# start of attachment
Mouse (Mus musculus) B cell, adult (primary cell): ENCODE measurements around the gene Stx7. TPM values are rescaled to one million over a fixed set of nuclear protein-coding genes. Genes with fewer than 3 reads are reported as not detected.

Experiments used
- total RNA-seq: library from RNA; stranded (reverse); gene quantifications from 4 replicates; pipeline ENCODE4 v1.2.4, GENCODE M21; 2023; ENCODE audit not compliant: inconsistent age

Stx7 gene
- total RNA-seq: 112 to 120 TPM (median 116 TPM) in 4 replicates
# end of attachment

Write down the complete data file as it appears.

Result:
Mouse (Mus musculus) B cell, adult (primary cell): ENCODE measurements around the gene Stx7. TPM values are rescaled to one million over a fixed set of nuclear protein-coding genes. Genes with fewer than 3 reads are reported as not detected.

Experiments used
- total RNA-seq: library from RNA; stranded (reverse); gene quantifications from 4 replicates; pipeline ENCODE4 v1.2.4, GENCODE M21; 2023; ENCODE audit not compliant: inconsistent age

Stx7 gene
- total RNA-seq: 112 to 120 TPM (median 116 TPM) in 4 replicates